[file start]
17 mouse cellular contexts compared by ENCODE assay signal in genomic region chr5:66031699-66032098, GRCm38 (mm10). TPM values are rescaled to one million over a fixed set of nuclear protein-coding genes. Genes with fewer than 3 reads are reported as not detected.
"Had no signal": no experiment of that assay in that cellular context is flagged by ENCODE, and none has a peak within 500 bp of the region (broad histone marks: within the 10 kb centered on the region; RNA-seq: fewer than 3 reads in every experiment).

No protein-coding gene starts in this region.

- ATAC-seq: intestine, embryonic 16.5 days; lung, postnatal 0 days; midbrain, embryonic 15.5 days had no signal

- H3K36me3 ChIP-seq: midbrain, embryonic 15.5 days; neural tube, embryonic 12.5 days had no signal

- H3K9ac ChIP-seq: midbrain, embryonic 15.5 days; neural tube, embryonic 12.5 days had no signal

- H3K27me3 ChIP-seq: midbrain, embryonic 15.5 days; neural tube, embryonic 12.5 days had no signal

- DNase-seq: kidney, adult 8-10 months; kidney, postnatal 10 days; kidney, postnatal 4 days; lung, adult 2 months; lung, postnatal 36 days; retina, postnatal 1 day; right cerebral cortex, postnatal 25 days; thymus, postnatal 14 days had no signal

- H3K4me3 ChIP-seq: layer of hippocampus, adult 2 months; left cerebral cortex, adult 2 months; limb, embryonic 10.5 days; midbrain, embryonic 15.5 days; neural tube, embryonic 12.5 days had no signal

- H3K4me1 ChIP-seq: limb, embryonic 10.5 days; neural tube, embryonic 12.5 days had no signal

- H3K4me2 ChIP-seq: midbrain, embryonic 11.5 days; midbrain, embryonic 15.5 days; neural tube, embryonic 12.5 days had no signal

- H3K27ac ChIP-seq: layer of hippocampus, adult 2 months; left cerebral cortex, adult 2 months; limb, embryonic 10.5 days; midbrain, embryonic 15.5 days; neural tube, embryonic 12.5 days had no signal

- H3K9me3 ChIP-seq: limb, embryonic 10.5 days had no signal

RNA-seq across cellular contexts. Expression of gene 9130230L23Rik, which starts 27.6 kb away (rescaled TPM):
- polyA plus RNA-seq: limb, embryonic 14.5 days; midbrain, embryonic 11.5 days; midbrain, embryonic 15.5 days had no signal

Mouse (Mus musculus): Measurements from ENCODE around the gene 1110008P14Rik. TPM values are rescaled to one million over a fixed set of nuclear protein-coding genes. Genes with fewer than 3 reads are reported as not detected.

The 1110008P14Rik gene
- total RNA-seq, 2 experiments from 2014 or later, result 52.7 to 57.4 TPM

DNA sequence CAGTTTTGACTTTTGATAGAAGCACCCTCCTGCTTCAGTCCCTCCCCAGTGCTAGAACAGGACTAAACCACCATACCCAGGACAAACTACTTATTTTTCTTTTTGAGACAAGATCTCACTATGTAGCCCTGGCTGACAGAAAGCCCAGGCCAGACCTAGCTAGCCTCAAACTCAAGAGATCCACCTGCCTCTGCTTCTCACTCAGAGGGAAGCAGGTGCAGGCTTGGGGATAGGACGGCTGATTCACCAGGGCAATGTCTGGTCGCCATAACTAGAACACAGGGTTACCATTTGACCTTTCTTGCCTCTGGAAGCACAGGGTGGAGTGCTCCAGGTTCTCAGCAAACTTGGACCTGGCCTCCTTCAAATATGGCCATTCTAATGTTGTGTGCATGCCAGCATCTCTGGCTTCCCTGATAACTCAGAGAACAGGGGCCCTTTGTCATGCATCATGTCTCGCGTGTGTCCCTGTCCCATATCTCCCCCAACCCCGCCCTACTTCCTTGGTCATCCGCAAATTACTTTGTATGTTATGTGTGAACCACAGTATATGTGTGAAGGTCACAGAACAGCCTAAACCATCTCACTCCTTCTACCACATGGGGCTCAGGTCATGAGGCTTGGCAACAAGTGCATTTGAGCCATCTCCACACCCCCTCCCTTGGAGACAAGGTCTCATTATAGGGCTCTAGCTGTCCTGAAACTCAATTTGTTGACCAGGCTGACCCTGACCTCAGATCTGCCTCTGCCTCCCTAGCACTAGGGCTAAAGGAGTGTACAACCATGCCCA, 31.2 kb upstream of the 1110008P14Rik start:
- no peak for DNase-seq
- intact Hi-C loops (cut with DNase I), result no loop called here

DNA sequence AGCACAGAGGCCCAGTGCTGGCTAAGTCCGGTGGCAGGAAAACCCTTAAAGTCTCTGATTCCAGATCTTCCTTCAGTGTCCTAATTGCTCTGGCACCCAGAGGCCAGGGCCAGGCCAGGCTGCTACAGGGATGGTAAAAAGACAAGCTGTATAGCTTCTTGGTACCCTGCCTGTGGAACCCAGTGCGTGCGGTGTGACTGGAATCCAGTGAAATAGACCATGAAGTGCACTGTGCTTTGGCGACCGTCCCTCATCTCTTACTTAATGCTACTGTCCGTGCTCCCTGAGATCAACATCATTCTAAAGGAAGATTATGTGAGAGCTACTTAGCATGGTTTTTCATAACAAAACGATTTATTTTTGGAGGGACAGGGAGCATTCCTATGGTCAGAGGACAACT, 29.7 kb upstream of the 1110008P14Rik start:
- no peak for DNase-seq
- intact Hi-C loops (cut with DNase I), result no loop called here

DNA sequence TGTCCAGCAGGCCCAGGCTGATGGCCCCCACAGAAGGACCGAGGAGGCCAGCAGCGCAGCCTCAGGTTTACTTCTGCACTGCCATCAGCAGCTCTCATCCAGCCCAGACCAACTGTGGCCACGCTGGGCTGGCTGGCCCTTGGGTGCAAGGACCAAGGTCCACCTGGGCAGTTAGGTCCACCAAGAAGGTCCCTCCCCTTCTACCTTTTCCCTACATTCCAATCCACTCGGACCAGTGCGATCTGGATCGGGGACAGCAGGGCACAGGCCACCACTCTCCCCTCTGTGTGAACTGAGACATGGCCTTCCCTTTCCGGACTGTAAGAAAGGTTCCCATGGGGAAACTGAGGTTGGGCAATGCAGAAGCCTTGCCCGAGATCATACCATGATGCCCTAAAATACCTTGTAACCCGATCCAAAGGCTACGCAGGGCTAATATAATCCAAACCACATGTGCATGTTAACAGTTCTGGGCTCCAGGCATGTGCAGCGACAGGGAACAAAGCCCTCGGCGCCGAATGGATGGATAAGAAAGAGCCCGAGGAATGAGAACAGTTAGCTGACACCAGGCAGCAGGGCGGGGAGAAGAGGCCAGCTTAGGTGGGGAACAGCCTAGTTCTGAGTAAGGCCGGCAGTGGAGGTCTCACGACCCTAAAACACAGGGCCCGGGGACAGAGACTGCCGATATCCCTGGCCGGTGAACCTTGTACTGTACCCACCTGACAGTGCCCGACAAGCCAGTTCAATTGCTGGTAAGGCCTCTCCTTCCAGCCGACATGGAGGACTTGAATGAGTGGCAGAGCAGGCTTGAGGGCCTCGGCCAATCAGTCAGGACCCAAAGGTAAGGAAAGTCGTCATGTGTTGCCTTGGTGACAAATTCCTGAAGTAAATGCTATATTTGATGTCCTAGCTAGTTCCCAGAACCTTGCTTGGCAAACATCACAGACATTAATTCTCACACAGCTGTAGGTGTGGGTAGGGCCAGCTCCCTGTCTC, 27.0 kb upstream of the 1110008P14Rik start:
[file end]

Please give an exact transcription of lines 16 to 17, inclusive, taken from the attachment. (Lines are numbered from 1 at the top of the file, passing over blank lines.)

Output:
Mouse (Mus musculus): Measurements from ENCODE around the gene 1110008P14Rik. TPM values are rescaled to one million over a fixed set of nuclear protein-coding genes. Genes with fewer than 3 reads are reported as not detected.

The 1110008P14Rik gene